With this new information, it is clear that there are many reasons to make exercise a part of your everyday routine. Even if you are not at risk for dementia, regular physical activity can provide numerous other benefits for your health and well-being. So get up and move—your brain will thank you for it!"

6

Limited Social Interaction

dementia
dementia

"Social interaction plays an essential role in cognitive health," Dr. Mitchell emphasizes. "Those who have little social interaction are at a higher risk of developing dementia. One theory is that social interaction helps to keep the mind active and engaged. Those who interact with others regularly are more likely to engage in mentally stimulating activities, such as conversation, problem-solving, and card games. This stimulation helps to keep the brain active and can delay the onset of dementia. In addition, social interaction can help to reduce stress levels. High levels of stress have been linked to an increased risk of dementia. By interacting with others, we release feel-good hormones like oxytocin, which help to reduce stress and improve our overall mood. In this way, social interaction can help to protect the brain from the damaging effects of chronic stress."

7

Alcohol Abuse

drinking alcohol
drinking alcohol

Dr. Mitchell states, "Alcohol consumption is a risk factor for developing dementia. Dementia is an umbrella term for symptoms that result in impaired cognitive function, such as memory loss and difficulty with problem-solving and executive function. While it is known that heavy alcohol consumption can lead to brain damage and cognitive decline, research has also shown that even moderate alcohol intake can increase your risk of developing dementia. One theory is that alcohol damages the hippocampus, a vital area of the brain involved in memory formation. Alcohol also interferes with the body's ability to absorb thiamine, which is essential for nerve function. This can lead to Wernicke-Korsakoff syndrome, which can cause confusion, memory problems, and vision changes.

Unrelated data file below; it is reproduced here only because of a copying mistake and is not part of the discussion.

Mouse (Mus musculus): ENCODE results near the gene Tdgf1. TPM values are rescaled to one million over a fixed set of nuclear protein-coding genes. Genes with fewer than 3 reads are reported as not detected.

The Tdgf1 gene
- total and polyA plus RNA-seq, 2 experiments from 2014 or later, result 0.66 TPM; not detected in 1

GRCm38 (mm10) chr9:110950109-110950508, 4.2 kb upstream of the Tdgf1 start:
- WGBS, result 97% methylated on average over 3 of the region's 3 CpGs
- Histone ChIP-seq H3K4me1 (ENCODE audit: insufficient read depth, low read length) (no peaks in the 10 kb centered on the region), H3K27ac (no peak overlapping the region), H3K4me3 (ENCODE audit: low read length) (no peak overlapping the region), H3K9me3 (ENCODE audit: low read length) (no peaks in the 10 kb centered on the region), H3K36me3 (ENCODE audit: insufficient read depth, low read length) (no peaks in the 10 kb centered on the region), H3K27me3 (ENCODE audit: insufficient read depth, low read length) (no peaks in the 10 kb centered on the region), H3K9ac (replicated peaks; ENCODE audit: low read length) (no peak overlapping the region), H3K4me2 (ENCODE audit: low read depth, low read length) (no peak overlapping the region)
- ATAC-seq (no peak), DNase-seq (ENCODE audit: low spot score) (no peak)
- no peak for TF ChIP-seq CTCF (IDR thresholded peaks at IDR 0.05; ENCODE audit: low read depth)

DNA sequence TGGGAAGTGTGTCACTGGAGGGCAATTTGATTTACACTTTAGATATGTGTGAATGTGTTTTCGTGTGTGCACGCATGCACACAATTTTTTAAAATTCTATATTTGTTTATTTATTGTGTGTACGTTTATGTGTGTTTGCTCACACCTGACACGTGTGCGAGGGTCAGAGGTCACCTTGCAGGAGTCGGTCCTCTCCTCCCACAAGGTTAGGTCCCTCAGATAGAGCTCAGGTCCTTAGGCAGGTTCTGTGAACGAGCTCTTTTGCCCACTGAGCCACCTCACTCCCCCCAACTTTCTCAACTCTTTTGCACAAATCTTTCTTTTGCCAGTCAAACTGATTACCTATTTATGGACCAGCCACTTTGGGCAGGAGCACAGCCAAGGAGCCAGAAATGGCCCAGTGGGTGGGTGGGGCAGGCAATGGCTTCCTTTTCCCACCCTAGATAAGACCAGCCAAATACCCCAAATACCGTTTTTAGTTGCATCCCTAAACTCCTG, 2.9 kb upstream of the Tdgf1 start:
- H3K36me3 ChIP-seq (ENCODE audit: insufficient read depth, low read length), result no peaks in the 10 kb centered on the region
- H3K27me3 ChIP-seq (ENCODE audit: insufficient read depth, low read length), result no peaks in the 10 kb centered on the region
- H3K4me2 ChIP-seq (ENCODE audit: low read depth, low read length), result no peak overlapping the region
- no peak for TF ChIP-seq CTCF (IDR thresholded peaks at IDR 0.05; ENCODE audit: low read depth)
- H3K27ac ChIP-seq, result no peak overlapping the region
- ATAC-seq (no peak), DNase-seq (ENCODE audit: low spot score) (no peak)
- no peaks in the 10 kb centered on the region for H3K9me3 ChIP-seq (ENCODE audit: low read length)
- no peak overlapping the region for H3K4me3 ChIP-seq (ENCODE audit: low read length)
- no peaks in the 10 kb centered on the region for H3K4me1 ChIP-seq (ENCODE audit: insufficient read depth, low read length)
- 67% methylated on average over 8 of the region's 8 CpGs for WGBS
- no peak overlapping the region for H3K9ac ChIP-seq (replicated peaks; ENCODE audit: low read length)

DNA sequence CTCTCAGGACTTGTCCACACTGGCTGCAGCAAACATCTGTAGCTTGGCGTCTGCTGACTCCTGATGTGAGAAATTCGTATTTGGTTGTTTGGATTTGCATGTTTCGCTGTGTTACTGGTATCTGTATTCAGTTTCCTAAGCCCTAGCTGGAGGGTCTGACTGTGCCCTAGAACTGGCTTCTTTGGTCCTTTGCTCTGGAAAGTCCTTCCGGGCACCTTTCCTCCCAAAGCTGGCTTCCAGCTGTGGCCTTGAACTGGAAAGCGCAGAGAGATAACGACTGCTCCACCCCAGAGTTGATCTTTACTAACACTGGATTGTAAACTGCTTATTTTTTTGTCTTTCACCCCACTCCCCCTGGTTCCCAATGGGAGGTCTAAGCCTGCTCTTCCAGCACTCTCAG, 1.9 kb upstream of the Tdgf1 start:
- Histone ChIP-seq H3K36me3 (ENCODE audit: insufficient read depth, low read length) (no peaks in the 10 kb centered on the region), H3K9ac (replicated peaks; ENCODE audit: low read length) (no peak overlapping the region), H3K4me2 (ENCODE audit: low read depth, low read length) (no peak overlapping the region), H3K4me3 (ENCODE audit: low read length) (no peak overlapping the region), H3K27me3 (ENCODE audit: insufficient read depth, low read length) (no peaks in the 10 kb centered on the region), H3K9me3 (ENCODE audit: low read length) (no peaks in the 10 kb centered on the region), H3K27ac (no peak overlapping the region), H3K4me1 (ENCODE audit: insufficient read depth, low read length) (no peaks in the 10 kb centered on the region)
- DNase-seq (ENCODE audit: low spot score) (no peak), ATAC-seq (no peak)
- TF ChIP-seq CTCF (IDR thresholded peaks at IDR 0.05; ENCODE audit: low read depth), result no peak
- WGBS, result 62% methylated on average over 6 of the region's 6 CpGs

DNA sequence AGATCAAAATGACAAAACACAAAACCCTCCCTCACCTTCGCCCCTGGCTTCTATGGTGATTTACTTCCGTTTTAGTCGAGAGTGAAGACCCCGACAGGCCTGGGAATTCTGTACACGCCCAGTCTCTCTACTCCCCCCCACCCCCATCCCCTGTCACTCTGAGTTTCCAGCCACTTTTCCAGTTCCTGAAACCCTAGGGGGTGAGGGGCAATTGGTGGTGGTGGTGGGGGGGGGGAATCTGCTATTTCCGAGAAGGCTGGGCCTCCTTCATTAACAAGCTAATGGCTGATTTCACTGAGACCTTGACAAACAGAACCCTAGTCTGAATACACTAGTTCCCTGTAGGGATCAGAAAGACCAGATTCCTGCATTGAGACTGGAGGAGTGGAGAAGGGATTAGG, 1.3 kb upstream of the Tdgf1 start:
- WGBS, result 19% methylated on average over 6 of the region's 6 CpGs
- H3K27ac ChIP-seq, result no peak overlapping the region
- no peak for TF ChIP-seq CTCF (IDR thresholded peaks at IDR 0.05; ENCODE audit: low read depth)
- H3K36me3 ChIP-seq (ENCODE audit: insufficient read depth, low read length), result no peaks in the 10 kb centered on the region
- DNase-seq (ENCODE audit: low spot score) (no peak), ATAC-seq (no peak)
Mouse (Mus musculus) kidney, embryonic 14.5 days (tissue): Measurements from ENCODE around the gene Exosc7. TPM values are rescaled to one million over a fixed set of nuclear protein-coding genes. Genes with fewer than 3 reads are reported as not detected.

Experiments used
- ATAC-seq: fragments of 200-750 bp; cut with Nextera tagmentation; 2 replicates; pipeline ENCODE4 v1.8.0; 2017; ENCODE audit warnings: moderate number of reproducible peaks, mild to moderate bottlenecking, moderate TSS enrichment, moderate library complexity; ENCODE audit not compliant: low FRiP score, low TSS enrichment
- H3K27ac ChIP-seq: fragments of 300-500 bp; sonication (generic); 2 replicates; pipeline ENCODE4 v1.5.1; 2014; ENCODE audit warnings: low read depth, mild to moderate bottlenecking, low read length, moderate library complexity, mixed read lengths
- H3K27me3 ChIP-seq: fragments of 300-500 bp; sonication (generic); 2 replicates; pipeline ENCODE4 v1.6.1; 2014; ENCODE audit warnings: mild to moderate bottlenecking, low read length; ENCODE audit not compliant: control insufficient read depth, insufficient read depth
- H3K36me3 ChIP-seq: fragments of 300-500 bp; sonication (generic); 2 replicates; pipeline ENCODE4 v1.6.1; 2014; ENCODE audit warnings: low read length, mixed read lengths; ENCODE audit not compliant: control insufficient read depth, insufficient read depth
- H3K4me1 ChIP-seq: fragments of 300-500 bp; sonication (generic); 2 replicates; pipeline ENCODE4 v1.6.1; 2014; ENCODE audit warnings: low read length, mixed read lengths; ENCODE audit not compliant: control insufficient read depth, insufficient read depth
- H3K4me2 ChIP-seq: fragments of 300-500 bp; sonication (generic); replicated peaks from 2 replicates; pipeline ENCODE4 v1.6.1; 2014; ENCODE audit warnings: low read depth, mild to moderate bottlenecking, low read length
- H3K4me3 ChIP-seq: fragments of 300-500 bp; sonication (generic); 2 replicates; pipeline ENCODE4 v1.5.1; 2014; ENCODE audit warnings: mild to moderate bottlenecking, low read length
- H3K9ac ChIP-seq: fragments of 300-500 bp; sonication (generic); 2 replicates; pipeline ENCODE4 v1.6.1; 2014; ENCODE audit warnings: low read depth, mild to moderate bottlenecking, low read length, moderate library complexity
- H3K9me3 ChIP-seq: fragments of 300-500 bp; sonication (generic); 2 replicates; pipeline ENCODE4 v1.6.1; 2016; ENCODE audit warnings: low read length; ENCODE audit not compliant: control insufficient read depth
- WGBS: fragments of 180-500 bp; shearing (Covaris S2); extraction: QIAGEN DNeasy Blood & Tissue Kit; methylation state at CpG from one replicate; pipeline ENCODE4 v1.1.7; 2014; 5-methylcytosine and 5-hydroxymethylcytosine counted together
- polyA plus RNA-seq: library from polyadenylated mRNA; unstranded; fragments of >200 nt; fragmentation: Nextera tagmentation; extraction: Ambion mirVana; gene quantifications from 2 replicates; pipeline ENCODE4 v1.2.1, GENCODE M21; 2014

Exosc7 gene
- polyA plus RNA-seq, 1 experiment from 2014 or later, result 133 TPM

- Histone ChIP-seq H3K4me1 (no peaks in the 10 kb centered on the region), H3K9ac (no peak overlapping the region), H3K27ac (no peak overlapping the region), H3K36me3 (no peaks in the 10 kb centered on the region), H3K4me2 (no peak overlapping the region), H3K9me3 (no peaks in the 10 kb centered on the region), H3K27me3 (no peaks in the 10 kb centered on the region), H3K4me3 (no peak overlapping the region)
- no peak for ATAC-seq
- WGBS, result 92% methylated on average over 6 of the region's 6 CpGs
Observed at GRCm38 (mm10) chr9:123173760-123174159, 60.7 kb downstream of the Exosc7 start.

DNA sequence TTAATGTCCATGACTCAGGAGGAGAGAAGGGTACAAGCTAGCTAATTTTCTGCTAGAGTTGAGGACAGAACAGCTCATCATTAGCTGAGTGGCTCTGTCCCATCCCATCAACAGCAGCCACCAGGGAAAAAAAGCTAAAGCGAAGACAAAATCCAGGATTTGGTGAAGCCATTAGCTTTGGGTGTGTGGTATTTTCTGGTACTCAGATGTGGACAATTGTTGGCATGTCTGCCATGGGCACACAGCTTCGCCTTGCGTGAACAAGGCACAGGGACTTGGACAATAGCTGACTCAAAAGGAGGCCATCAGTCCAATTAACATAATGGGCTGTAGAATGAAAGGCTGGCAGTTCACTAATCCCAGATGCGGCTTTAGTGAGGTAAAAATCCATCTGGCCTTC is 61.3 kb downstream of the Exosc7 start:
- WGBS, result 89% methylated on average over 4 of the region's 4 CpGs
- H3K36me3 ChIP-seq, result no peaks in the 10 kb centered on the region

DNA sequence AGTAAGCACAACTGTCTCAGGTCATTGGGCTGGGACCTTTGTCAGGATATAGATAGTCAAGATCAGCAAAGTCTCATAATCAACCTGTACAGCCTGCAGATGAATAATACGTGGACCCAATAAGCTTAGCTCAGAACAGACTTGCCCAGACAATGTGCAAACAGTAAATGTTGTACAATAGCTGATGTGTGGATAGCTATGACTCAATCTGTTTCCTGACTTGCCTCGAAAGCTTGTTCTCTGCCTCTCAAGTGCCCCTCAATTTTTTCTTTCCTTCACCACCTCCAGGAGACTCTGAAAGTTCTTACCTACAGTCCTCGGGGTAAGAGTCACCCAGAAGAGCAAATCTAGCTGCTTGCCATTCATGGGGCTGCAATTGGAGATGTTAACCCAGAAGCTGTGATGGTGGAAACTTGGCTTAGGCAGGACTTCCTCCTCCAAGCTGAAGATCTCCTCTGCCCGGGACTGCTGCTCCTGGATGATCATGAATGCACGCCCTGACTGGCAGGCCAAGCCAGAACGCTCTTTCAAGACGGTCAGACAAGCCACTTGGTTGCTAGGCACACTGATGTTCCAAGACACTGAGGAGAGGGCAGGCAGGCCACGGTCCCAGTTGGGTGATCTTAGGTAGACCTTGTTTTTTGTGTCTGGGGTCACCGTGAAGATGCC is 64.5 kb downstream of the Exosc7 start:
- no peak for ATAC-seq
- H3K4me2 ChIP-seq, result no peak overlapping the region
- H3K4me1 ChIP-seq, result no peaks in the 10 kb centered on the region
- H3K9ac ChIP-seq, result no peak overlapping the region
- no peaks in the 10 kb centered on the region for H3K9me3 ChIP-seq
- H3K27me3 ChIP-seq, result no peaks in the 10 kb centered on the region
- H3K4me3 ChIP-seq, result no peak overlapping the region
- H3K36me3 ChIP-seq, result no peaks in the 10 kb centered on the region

Additionally, alcohol increases inflammation throughout the body, including in the brain. This inflammation can contribute to cognitive decline and dementia. Therefore, it is essential to be aware of the risks associated with alcohol consumption, especially as you age. In addition, heavy drinking should be avoided, and even moderate drinking should be limited to reduce your risk of dementia. Alcohol abuse has been linked to an increased risk of dementia, so it's important to drink in moderation."

Dr. Mitchell says this "doesn't constitute medical advice and by no means are these answers meant to be comprehensive. Rather, it's to encourage discussions about health choices."